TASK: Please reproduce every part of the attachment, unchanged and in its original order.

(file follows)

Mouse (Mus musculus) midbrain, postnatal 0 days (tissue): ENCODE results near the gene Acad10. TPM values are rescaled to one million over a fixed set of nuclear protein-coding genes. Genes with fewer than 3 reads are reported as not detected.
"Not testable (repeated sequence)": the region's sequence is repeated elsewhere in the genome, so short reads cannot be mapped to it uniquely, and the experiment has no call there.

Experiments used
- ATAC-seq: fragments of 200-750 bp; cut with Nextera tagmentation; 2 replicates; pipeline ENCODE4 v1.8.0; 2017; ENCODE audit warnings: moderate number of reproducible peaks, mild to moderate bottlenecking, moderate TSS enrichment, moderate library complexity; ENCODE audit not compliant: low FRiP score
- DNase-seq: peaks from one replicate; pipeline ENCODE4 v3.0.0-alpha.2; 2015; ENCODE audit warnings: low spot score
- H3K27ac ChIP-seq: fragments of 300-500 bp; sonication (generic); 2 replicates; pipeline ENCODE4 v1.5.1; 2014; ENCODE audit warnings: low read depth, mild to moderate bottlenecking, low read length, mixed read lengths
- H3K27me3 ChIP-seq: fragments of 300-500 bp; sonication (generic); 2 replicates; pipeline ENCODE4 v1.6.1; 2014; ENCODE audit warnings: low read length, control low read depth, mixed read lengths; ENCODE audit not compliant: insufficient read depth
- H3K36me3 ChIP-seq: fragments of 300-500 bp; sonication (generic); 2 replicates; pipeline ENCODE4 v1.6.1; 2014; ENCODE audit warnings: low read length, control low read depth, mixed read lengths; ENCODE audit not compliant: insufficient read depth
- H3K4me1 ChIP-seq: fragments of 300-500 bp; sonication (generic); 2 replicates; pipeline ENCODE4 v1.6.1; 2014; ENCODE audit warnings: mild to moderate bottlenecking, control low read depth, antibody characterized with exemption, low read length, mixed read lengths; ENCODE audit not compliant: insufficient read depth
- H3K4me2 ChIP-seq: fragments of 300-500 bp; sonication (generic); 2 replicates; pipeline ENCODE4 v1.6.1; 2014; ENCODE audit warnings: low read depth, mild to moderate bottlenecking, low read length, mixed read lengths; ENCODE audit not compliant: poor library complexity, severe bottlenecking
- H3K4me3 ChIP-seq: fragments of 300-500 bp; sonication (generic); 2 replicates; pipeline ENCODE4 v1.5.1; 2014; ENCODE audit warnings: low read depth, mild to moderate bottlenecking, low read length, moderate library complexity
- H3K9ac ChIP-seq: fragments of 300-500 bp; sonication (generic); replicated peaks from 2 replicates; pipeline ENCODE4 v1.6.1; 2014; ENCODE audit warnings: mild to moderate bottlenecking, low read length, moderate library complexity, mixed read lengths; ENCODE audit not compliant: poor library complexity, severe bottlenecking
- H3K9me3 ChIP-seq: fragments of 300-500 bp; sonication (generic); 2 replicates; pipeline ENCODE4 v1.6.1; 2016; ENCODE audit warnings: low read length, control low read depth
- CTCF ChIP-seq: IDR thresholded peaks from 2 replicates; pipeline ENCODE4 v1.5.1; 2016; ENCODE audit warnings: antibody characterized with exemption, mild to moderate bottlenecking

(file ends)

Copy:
Mouse (Mus musculus) midbrain, postnatal 0 days (tissue): ENCODE results near the gene Acad10. TPM values are rescaled to one million over a fixed set of nuclear protein-coding genes. Genes with fewer than 3 reads are reported as not detected.
"Not testable (repeated sequence)": the region's sequence is repeated elsewhere in the genome, so short reads cannot be mapped to it uniquely, and the experiment has no call there.

Experiments used
- ATAC-seq: fragments of 200-750 bp; cut with Nextera tagmentation; 2 replicates; pipeline ENCODE4 v1.8.0; 2017; ENCODE audit warnings: moderate number of reproducible peaks, mild to moderate bottlenecking, moderate TSS enrichment, moderate library complexity; ENCODE audit not compliant: low FRiP score
- DNase-seq: peaks from one replicate; pipeline ENCODE4 v3.0.0-alpha.2; 2015; ENCODE audit warnings: low spot score
- H3K27ac ChIP-seq: fragments of 300-500 bp; sonication (generic); 2 replicates; pipeline ENCODE4 v1.5.1; 2014; ENCODE audit warnings: low read depth, mild to moderate bottlenecking, low read length, mixed read lengths
- H3K27me3 ChIP-seq: fragments of 300-500 bp; sonication (generic); 2 replicates; pipeline ENCODE4 v1.6.1; 2014; ENCODE audit warnings: low read length, control low read depth, mixed read lengths; ENCODE audit not compliant: insufficient read depth
- H3K36me3 ChIP-seq: fragments of 300-500 bp; sonication (generic); 2 replicates; pipeline ENCODE4 v1.6.1; 2014; ENCODE audit warnings: low read length, control low read depth, mixed read lengths; ENCODE audit not compliant: insufficient read depth
- H3K4me1 ChIP-seq: fragments of 300-500 bp; sonication (generic); 2 replicates; pipeline ENCODE4 v1.6.1; 2014; ENCODE audit warnings: mild to moderate bottlenecking, control low read depth, antibody characterized with exemption, low read length, mixed read lengths; ENCODE audit not compliant: insufficient read depth
- H3K4me2 ChIP-seq: fragments of 300-500 bp; sonication (generic); 2 replicates; pipeline ENCODE4 v1.6.1; 2014; ENCODE audit warnings: low read depth, mild to moderate bottlenecking, low read length, mixed read lengths; ENCODE audit not compliant: poor library complexity, severe bottlenecking
- H3K4me3 ChIP-seq: fragments of 300-500 bp; sonication (generic); 2 replicates; pipeline ENCODE4 v1.5.1; 2014; ENCODE audit warnings: low read depth, mild to moderate bottlenecking, low read length, moderate library complexity
- H3K9ac ChIP-seq: fragments of 300-500 bp; sonication (generic); replicated peaks from 2 replicates; pipeline ENCODE4 v1.6.1; 2014; ENCODE audit warnings: mild to moderate bottlenecking, low read length, moderate library complexity, mixed read lengths; ENCODE audit not compliant: poor library complexity, severe bottlenecking
- H3K9me3 ChIP-seq: fragments of 300-500 bp; sonication (generic); 2 replicates; pipeline ENCODE4 v1.6.1; 2016; ENCODE audit warnings: low read length, control low read depth
- CTCF ChIP-seq: IDR thresholded peaks from 2 replicates; pipeline ENCODE4 v1.5.1; 2016; ENCODE audit warnings: antibody characterized with exemption, mild to moderate bottlenecking